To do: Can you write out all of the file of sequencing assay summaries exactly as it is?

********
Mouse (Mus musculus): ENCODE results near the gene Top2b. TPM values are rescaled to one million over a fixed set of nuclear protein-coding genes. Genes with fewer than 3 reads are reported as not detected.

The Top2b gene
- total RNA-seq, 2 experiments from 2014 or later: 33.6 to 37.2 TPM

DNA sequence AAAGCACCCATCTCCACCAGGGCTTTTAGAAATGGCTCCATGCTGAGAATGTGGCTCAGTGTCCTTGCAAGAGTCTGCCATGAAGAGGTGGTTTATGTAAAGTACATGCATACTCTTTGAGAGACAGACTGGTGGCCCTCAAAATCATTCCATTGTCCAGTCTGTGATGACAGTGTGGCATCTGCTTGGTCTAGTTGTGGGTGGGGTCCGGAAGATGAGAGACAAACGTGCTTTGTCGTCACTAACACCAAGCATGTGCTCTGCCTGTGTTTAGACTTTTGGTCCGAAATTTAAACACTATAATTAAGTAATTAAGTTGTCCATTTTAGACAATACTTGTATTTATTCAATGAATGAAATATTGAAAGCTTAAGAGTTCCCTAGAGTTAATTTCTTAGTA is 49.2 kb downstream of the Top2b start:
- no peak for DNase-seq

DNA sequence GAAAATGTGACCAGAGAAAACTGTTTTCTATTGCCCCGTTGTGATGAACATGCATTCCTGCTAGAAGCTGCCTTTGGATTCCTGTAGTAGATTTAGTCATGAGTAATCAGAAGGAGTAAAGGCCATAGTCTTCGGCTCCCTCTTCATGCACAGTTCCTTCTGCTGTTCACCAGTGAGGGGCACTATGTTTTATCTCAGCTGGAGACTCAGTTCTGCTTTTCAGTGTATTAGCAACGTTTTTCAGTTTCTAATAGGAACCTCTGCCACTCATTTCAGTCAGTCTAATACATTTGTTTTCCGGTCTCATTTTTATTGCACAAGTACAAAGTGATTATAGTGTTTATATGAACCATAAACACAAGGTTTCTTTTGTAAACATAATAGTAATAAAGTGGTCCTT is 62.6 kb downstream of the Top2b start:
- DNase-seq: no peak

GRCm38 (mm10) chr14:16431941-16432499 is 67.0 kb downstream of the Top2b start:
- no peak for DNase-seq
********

Mouse (Mus musculus): ENCODE results near the gene Top2b. TPM values are rescaled to one million over a fixed set of nuclear protein-coding genes. Genes with fewer than 3 reads are reported as not detected.

The Top2b gene
- total RNA-seq, 2 experiments from 2014 or later: 33.6 to 37.2 TPM

DNA sequence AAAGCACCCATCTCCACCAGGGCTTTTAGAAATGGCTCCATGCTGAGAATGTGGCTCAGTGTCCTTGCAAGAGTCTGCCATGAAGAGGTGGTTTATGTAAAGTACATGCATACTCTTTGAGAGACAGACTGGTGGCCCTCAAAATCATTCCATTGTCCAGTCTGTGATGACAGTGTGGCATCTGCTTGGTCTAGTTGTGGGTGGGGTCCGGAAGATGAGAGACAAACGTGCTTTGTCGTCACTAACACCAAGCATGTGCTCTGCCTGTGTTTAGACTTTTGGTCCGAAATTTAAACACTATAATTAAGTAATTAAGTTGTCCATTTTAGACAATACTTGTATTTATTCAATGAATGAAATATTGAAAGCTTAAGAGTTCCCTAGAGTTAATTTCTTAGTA is 49.2 kb downstream of the Top2b start:
- no peak for DNase-seq

DNA sequence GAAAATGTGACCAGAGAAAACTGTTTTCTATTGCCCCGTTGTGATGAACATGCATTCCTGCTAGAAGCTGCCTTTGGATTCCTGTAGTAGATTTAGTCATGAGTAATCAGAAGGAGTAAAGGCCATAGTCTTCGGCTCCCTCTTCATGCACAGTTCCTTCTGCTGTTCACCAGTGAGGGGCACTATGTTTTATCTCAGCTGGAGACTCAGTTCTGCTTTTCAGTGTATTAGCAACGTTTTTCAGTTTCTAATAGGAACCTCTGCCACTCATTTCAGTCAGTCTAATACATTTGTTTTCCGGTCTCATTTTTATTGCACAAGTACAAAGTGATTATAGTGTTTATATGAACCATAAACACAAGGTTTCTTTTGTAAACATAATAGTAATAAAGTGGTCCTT is 62.6 kb downstream of the Top2b start:
- DNase-seq: no peak

GRCm38 (mm10) chr14:16431941-16432499 is 67.0 kb downstream of the Top2b start:
- no peak for DNase-seq